11 November 2008

The end of plain-vanilla history

The future will be eclectic. To expand on American political writer Francis Fukuyama’s declaration, the history of mono-styles, of singular visions, of discernibly unified movements, is at an end. Postmodernity is the final word, despite the actual term’s vanity and irony. After all, both ‘modern’ and ‘postmodern’ are relative terms. To a person living at any point of human history, his contemporary age would be modern and anything succeeding it would be, naturally, postmodern. In the excitement of concept promotion, it is easy to forget that the terms we contrive are simply for the sake of convenient reference and categorization. Order imposed on Chaos. Humanity administering a dose of reassurance and psychic comfort to itself.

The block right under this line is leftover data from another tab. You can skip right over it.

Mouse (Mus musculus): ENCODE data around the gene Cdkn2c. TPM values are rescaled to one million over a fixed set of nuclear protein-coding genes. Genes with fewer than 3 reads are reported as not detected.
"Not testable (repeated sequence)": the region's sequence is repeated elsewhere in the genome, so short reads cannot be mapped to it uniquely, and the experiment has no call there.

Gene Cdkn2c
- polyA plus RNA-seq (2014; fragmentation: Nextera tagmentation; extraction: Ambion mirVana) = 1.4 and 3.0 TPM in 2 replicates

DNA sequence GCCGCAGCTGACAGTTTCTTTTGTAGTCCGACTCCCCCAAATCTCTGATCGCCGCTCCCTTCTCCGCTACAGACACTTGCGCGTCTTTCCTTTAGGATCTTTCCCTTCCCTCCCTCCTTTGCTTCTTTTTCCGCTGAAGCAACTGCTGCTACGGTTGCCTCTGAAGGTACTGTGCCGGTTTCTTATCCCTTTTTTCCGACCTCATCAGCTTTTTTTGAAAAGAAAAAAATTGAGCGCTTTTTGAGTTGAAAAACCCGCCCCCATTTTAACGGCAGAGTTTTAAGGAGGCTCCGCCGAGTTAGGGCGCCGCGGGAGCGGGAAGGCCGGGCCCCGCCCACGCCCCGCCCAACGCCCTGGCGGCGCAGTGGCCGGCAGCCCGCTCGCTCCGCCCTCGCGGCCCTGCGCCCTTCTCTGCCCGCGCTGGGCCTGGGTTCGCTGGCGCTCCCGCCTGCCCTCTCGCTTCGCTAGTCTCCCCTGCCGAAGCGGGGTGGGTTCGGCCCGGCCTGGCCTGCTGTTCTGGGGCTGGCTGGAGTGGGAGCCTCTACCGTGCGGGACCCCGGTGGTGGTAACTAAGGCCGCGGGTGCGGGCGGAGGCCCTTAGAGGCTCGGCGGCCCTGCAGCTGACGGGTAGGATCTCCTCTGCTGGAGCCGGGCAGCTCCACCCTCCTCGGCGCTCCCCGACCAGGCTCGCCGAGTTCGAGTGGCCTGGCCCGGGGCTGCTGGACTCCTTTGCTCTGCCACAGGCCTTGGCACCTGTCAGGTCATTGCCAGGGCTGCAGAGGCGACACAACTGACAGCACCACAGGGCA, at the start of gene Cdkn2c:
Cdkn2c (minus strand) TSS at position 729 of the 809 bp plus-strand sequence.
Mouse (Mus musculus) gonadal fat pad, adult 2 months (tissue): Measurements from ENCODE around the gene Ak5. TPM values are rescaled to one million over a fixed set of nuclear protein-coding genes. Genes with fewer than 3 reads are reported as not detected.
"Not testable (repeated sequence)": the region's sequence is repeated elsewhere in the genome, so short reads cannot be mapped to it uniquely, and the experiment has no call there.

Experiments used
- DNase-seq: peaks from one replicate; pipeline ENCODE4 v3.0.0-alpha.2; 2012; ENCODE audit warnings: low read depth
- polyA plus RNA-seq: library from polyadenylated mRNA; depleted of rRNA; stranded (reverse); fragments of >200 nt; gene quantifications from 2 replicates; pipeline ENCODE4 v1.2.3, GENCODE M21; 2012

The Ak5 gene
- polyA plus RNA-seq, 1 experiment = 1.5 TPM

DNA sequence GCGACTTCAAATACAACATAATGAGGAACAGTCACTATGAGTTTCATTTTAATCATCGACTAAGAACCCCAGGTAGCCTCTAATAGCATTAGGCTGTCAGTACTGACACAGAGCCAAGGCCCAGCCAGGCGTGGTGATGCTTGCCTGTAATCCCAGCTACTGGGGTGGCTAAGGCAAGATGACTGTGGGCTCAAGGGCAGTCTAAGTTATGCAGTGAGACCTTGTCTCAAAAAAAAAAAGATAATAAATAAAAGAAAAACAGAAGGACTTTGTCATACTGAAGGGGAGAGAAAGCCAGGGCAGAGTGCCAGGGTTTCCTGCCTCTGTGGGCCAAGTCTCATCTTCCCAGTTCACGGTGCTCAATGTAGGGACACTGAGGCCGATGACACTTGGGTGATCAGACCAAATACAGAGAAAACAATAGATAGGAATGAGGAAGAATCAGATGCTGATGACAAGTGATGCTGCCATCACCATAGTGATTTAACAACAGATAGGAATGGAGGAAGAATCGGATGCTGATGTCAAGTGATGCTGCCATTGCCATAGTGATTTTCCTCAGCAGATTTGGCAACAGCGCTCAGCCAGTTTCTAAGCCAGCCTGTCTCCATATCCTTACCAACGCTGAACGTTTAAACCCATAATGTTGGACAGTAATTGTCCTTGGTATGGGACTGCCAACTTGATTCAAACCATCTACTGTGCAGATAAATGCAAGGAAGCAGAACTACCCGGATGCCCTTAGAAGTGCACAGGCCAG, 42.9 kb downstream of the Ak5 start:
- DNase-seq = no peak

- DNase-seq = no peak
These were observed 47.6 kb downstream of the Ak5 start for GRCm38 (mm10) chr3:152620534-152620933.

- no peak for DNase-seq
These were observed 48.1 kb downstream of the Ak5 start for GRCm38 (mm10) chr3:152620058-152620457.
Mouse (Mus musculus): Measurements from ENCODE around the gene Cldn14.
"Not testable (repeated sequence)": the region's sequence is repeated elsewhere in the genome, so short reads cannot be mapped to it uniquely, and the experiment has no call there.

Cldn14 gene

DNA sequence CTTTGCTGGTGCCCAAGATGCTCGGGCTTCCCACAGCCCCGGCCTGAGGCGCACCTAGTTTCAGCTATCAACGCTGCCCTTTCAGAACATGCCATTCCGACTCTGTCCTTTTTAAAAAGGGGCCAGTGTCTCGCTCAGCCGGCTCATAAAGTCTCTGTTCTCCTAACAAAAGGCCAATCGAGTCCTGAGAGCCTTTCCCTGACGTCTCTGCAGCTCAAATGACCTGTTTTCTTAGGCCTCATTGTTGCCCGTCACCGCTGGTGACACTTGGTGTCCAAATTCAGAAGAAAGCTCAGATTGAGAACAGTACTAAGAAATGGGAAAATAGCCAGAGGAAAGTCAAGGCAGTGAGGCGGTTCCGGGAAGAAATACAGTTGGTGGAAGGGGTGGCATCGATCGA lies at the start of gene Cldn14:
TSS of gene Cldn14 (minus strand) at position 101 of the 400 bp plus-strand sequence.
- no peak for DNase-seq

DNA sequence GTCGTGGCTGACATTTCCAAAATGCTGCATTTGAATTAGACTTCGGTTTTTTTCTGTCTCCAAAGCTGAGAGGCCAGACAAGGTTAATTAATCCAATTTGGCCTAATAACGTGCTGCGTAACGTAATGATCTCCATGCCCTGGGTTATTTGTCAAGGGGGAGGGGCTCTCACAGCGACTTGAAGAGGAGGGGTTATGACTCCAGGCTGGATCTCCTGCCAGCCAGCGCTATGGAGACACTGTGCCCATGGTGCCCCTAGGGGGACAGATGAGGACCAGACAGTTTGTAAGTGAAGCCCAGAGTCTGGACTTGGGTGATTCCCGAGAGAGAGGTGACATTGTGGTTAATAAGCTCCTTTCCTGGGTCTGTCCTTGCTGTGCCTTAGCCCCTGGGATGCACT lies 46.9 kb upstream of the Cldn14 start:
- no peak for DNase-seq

No doubt in the future some intellectual with conceptual gas to burn will concoct a new (and equally ridiculous) label as postmodernity’s replacement. Let us hope that it will be more imaginative than current flaccid examples like ‘post-postmodern’ (those demonstrating such repugnant conceptual laziness are perpetrators of an intellectual crime and should be punished with a lobotomy, sans anesthesia). Still, the characteristics of postmodernity (and postmodernism), both the good and the regrettable, will outlast any succession of strutting pretenders. Human civilization from now on will always be a mixed bag of thoughts and their materialization, a hyper-pastiche of ideas, an oceanic collage of forms. Variety will proliferate and with it the potency of Chaos will forever test the limits of Order trying to contain it.


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